It has been an interesting first half of 2018. Over the last several weeks we have had many discussions with our clients regarding the markets, their portfolios, and our strategies.
Tremendous earnings growth coupled with almost no price appreciation has provided some long-awaited opportunities. The earnings growth has allowed us to “grow into” last year’s relatively expensive market.
Having said that, we still see a lot of risk out there and will remain prudent by keeping a balance between our exposure to risk and our potential for returns. We have counseled clients for years that we are comfortable missing the first 10% and the last 10% of a rally, while making the 80% in between. We believe this remains as important as ever in our current market.
We have summarized the 5 most relevant risks to the market and have provided commentary on each.
Geopolitical risk remains the top risk for investors this year.
A notable slowdown in global growth combined with escalating trade conflicts has weighed on stock market performance in the first half of 2018.
While geopolitics remains high on our list of risks, it is worth nothing that the threat of military conflict with North Korea, considered a big risk by many at the beginning of the year, de-escalated quickly. In fact, one year ago President Trump threatened North Korea with “fire and fury like the world has never seen.” In response, North Korea announced its plan to fire missiles at Guam. Ultimately, there was no military action and tensions cooled. In a similar way, the second half of the year might see a de-escalation of trade conflicts, as world leaders negotiate away from a potential trade war.
Chasing returns remains a predictable investor behavior and a top risk for the rest of 2018. Without the aid of advice and a financial plan, retail investors often tend to chase returns. As stock market returns rise, there is in-flow of investor dollars into the market. Typically this signals a time for us to be defensively positioned as retail investors are most often wrong when attempting to time the market.
Rising interest rates also remain a risk this year. Should central banks be forced to raise interest rates more quickly than expected, markets could suffer. More of the world’s central banks are hiking rates more in 2018 than at any other time in the past six years. Inflation has jumped in 2018 to a year-over-year pace of 2.9% after ending 2017 at 2.1%. This rapid increase in rates runs the risk of an inverted yield curve which has historically been a reliable indicator of global recessions and bear markets. While this time may be different given the unprecedented intervention by the central banks over the last decade, it is something we are watching closely.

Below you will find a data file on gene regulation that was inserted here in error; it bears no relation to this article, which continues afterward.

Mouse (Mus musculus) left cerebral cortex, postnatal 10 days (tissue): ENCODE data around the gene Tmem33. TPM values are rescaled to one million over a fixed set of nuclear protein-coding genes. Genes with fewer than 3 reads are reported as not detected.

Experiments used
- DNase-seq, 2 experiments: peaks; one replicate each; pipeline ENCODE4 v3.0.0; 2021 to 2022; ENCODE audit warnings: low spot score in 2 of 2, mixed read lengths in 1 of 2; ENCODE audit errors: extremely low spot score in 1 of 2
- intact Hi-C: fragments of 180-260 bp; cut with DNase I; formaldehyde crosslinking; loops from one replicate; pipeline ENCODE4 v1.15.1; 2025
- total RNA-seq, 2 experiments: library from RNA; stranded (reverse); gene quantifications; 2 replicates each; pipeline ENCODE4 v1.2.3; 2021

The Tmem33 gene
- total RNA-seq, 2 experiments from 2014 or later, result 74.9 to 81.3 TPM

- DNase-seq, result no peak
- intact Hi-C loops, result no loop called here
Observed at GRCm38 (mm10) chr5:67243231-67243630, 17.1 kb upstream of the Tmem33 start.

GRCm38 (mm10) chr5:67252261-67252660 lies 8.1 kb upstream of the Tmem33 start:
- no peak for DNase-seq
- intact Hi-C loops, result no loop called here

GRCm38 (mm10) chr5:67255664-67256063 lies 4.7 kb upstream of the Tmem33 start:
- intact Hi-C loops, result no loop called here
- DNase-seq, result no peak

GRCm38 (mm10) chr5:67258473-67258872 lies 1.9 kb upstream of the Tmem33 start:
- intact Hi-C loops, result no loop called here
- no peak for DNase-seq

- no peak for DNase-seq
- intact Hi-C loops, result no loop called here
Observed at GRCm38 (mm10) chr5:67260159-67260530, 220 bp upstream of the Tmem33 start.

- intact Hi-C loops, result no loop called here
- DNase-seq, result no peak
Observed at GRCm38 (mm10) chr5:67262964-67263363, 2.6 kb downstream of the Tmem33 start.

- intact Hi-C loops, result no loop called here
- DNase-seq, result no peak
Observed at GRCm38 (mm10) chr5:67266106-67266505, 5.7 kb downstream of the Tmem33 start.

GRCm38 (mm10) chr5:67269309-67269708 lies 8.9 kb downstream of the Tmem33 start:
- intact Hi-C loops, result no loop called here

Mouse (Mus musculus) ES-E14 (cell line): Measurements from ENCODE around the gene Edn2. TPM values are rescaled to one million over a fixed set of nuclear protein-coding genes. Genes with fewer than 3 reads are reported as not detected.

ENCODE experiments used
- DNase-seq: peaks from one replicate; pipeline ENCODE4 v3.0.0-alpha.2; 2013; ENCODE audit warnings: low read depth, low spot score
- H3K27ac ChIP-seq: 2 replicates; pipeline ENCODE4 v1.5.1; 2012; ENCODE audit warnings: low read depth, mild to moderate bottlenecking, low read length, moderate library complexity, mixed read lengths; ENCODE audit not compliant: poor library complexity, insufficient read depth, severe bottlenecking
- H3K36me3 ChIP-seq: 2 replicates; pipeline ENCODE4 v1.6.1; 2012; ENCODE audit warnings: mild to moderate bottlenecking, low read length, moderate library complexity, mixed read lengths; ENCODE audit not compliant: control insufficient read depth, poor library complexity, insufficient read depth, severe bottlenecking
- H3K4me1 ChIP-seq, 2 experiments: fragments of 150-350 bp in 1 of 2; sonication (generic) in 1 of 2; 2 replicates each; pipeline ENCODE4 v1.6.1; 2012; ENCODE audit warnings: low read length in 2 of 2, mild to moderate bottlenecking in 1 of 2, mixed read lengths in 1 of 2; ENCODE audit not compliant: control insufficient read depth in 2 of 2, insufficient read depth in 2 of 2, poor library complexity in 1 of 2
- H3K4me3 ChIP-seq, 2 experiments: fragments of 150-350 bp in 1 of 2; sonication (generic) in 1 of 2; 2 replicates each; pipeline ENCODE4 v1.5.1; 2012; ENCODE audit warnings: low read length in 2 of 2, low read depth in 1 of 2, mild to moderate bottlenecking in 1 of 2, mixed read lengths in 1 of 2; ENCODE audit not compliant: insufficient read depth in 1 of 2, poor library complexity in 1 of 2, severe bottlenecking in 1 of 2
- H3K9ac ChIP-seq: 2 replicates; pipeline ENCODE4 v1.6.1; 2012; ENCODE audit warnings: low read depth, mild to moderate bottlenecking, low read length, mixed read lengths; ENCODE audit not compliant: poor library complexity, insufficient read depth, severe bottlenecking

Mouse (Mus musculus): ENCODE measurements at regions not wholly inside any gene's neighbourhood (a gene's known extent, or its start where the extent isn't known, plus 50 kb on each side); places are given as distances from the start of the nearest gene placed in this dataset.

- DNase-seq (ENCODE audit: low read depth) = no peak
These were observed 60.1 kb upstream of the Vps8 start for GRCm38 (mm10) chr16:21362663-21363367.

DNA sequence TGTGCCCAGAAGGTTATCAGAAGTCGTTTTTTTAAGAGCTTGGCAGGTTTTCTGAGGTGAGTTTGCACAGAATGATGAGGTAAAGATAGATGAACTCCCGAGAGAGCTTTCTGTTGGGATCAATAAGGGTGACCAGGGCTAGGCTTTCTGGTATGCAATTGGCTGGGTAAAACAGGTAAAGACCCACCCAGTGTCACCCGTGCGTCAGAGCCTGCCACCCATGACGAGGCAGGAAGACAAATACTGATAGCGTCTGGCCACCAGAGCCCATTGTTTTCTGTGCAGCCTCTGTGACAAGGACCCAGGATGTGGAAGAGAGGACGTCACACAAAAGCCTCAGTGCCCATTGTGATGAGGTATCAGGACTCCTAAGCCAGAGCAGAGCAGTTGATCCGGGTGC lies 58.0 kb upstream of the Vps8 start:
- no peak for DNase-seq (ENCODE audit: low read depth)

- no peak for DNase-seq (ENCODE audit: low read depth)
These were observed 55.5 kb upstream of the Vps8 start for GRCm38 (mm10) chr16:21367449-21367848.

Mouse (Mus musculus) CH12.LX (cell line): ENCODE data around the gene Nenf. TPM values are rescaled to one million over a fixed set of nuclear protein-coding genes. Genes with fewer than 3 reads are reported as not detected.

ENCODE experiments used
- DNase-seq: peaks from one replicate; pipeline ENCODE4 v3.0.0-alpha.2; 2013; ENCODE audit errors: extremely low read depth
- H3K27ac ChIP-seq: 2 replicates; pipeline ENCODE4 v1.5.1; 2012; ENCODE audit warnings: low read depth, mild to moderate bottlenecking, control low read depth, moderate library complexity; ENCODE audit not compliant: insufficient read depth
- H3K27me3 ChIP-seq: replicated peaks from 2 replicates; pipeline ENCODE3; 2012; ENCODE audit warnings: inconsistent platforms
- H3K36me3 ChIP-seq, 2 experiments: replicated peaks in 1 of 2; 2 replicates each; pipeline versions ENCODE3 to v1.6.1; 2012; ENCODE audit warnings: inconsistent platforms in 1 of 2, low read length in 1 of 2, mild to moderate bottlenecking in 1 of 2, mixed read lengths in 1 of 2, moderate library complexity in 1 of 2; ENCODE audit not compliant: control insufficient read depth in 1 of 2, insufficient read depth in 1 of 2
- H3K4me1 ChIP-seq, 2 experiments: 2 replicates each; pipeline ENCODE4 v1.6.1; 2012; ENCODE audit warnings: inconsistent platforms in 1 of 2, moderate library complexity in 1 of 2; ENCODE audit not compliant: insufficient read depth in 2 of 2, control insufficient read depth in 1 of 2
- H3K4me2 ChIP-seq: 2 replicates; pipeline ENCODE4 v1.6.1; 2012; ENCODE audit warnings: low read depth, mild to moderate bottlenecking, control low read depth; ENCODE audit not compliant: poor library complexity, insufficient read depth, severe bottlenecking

A sharp and sustained rise in the value of the U.S. dollar poses a risk to global investors in 2018. The value of the U.S. dollar rose sharply in April after falling steadily in 2017. A continued rise in the dollar could act as a drag on the dollar-based returns of non-U.S. investments. As with most foreign investments, our investment in Thornburg International Value has suffered for precisely this reason. The dollar’s move higher may also escalate trade tensions if other countries weaken their currencies to win a trade advantage against U.S.-based competitors. A result could be tighter global financial conditions which could contribute to slowed growth and financial stressors.
The fading global economic momentum this year was not unexpected but could pose a risk to investors if deceleration continues and momentum fails to stabilize. The economies of Europe and Japan are expected to slow this year to a more sustainable pace of growth after above average growth in 2017. China also continues to see its economic momentum fade. The pace of these slowdowns caught many economists by surprise in the first half of the year as the economic data widely missed economists’ expectations. Based on the global composite purchasing managers index (PMI), global economic deceleration appears to have stabilized. Reflecting steady and solid global growth for much of 2017, the global PMI jumped late in the year and then slowed sharply in early 2018. The global PMI has stabilized following the drop, but the risk of a renewed decline cannot be ruled out. Global economic volatility has seen an uptick in 2018.
Downgraded risks from our top five
We have noted frequently that the chase for yield led investors to increasingly turn to exploiting the spread between public and private assets, known as the liquidity premium. This fueled a boom in private assets that aren’t traded in public markets such as private equity, private debt, commercial real estate, and direct lending. This posed a potential liquidity issue and was a concern for us. Given some changes in the markets, we are now downgrading this risk from the top five. There are few signs that a downturn in these assets that could spill over into publicly traded stocks or bonds.
We will close with a reminder of two key takeaways from the beginning of the year that still hold true in our estimation: A global recession would be a big risk for stocks. While the global economic cycle is aging, we don’t foresee a global recession in 2018—although that risk may rise in 2019. Whether or not these surprises come to pass, a new year almost always brings surprises of one form or another. Having a well-balanced, diversified portfolio and being prepared with a plan in the event of an unexpected outcome is key to successful investing.
David B. Miller
Managing Partner | Chief Investment Officer Director of Investments David.firstname.lastname@example.org
Mallen M. Urso
Mallen.Urso@auctuswa.com | Investment Advisory